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Chlorophenols

DESIGNATIONS

CAS No.:
Registry name:
Chlorophenols
Chemical name: Chlorophenols
Synonyms, Tradenames:
Chemical name (German):
Chlorphenole
Chemical name (French):
Chlorophnols
Appearance:
colourless solids (except o-chlorophenol) with offensive odour

Note: The group of the chlorophenols consists of 19 different compounds. As pentachlorophenol (PCP) is the most important compound in this group, the basic chemical and physical data refer to PCP.

CAS No.: 87-86-5
Registry name: Pentachlorophenol
Chemical name: Pentachlorophenol
Synonyms, Tradenames: PCP, 2,3,4,5,6-Pentachlorophenol, Dowicide G, Dowicide 7, Penta, Santophen 20, Pentacon, Penchlorol, Pentakil, Sontobrite, Weedone
Chemical name (German): Pentachlorphenol
Chemical name (French): Pentachlorophnol
Appearance: colourless solid with offensive odour

BASIC CHEMICAL AND PHYSICAL DATA

Empirical formula: C6Cl5OH
Rel. molecular mass: 266.35 g
Density: 1.978 g/cm3
Boiling point: 300C (decomposition)
Melting point: 190C
Vapour pressure: 23 x 10-3 Pa
Solvolysis/solubility: in water: 20 mg/l

soluble in alcohol, ether, acetone, benzene

Conversion factors: 1 ppm = 11.1 mg/m3

1 mg/m3 = 0.09 ppm

ORIGIN AND USE

Usage:
Because of their broad-spectrum antimicrobial properties, chlorophenols have been used as preservative agents for wood, paints, vegetable fibres and leather and as disinfectants. In addition, they are used as herbicides, fungicides and insecticides and as intermediates in the production of pharmaceuticals and dyes.

Origin/derivation:
Most of the commercially important chlorophenols are obtained by direct chlorination of phenol using chlorine gas. In the technical product, there are impurities of other chlorophenol isomers or chlorophenols with more or less chlorine. The heavy chlorophenols are mainly contaminated by polychlorophenoxyphenols, chlorodibenzoparadioxins and chlorodibenzofurans. Emissions are mainly due to the manufacture, storage, transportation and application of chlorophenols.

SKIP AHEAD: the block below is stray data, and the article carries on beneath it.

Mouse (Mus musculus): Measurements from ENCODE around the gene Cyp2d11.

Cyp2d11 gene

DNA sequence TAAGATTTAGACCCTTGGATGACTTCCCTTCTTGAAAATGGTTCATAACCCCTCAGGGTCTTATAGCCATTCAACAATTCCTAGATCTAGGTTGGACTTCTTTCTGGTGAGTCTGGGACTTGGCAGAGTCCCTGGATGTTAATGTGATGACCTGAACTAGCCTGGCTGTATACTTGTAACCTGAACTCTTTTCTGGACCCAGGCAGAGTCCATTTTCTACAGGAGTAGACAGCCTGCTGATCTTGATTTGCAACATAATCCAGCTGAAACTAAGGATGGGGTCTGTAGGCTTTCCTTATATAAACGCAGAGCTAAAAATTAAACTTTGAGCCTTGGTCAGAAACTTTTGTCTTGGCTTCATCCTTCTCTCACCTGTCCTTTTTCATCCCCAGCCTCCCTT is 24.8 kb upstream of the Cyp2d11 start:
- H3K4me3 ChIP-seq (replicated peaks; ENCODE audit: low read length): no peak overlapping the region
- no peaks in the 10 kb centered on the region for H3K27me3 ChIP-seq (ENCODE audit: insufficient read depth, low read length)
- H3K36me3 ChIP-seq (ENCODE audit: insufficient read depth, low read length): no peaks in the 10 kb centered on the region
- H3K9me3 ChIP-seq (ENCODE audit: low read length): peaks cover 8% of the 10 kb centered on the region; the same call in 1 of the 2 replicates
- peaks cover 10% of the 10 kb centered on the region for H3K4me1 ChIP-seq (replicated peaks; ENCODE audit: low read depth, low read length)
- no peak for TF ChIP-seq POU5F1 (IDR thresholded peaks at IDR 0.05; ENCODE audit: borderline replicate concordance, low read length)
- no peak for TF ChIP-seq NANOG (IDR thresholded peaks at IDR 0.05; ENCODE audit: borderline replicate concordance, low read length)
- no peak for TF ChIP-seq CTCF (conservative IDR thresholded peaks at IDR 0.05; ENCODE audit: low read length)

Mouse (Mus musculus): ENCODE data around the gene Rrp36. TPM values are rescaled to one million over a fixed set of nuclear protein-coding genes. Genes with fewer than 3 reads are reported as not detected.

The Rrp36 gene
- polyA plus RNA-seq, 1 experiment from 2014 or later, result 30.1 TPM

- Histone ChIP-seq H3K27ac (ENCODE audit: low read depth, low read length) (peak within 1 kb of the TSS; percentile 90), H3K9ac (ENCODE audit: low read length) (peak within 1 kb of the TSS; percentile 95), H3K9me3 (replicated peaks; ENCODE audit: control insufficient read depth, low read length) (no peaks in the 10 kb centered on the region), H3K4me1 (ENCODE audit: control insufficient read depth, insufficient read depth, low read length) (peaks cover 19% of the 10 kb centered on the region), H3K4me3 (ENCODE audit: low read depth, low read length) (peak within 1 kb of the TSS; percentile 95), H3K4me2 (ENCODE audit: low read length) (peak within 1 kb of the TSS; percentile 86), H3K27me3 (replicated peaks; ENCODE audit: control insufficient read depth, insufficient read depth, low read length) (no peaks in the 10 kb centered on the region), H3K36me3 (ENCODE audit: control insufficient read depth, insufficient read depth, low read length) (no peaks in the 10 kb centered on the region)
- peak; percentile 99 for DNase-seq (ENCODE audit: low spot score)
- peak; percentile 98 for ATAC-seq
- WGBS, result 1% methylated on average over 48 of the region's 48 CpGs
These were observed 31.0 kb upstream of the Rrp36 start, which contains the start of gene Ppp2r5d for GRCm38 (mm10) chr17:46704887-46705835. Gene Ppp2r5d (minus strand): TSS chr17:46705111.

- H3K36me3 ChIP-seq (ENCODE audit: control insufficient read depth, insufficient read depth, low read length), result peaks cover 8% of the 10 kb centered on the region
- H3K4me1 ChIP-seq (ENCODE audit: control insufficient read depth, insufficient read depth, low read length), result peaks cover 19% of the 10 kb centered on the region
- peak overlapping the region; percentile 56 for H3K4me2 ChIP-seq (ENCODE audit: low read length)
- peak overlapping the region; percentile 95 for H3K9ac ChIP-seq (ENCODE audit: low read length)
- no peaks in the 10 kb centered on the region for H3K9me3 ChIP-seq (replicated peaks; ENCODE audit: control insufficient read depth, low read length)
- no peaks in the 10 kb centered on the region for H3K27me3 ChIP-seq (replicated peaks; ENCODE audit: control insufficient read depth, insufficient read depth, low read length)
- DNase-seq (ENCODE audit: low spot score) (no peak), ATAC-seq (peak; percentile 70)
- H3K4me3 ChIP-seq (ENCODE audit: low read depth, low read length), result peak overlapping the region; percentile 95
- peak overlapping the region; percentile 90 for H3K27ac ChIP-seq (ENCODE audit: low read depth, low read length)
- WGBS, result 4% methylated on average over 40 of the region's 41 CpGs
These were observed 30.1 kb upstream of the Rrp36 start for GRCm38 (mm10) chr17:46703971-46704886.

Production figures:

World (excluding former COMECON and China) 100,000 t/a
heavy chlorophenols (4-5 chlorine atoms) 35-40,000 t/a
light chlorophenols (1-3 chlorine atoms) 60,000 t/a

(figures taken from ULLMANN 1985)

Toxicity

Humans: LD 50-500 mg/kg, oral (estimated)  
Mammals:
Rat LD50 670 mg/kg, oral (2-chlorophenol) acc. ULLMANN 1986
Rat LD50 950 mg/kg, percutaneous (2-chlorophenol) acc. ULLMANN 1986
Rat LD50 570 mg/kg, oral (3-chlorophenol) acc. ULLMANN 1986
Rat LD50 1030 mg/kg, percutaneous (3-chlorophenol) acc. ULLMANN 1986
Rat LD50 261 mg/kg, oral (4-chlorophenol) acc. ULLMANN 1986
Rat LD50 1390 mg/kg, percutaneous (4-chlorophenol) acc. ULLMANN 1986
Rat LD50 580 mg/kg, oral (2,4-dichlorophenol) acc. ULLMANN 1986
Rat LD50 1730 mg/kg, percutaneous (2,4-dichlorophenol) acc. ULLMANN 1986
Rat LD50 820 mg/kg, oral (2,4,5-trichlorophenol) acc. ULLMANN 1986
Rat LD50 2260 mg/kg, percutaneous (2,4,5-trichlorophenol) acc. ULLMANN 1986
Rat LD50 1620 mg/kg, oral (2,4,5-trichlorophenol, sodium salt) acc. ULLMANN 1986
Rat LD50 820 mg/kg, oral (2,4,6-trichlorophenol) acc. ULLMANN 1986
Rat LD50 140 mg/kg, oral (2,3,4,6-tetrachlorophenol) acc. ULLMANN 1986
Rat LD50 210 mg/kg, percutaneous (2,3,4,6-tetrachlorophenol) acc. ULLMANN 1986
Rat LD50 50 mg/kg, oral (pentachlorophenol) acc. ULLMANN 1986
Rat LD50 100 mg/kg, percutaneous (pentachlorophenol) acc. ULLMANN 1986
Rat LD50 210 mg/kg, oral (pentachlorophenol,sodium salt) acc. ULLMANN 1986
Rat LD50 72 mg/kg, percutaneous (pentachlorophenol, sodium salt) acc. ULLMANN 1986
Aquatic organisms:
Golden orfe LC50 0.60 mg/l (96 h), pentachlorophenol acc. RIPPEN 1990
Rainbow trout LC50 0.12-0,26 mg/l (96 h), pentachlorophenol acc. RIPPEN 1990
Water flea LC50 0.33-0.41 mg/l (96 h), pentachlorophenol acc. RIPPEN 1990
Bacteria (div.) NOEC 12.3 mg/l (30 min), growth acc. RIPPEN 1990
Algae EC50 10-7000 g/l (96h), growth, pentachlorophenol acc. RIPPEN 1990

Characteristic effects:

Humans/mammals: Chlorophenols can be absorbed through the lungs, the gastro-intestinal tract and the skin. Some 80% is excreted via the kidneys without undergoing any transformation.

The toxicity of chlorophenols depends upon the degree of chlorination, the position of the chlorine atoms and the purity of the sample. Chlorophenols have an irritating effect on the eyes and on the respiratory tract. Toxic doses of chlorophenols cause convulsions, shortness of breath, coma and finally death. After repeated administration, toxic doses may result in damage to the inner organs (primarily liver) and the bone marrow.

Pentachlorophenol has a toxic effect on embryos in animal experiments (lethal at higher concentrations). Technical PCP may possibly be carcinogenic not least due to contamination. Mutagenic potential can not be excluded.

ENVIRONMENTAL BEHAVIOUR

Water:
In the aquatic environment, chlorophenols may be dissolved in free or complexed form or adsorbed on suspended matter. Removal is mainly by way of biodegradation which is rapid when adapted microorganisms are already present. However, PCP is biodegraded much more difficultly than other chlorophenols. Chlorophenols are also removed from water by photodecomposition and volatilisation. Finally, adsorption of chlorophenols on suspended matter plays a role in the amount of chlorophenols in water: light chlorophenols are hardly fixed whereas PCP is fixed very strongly.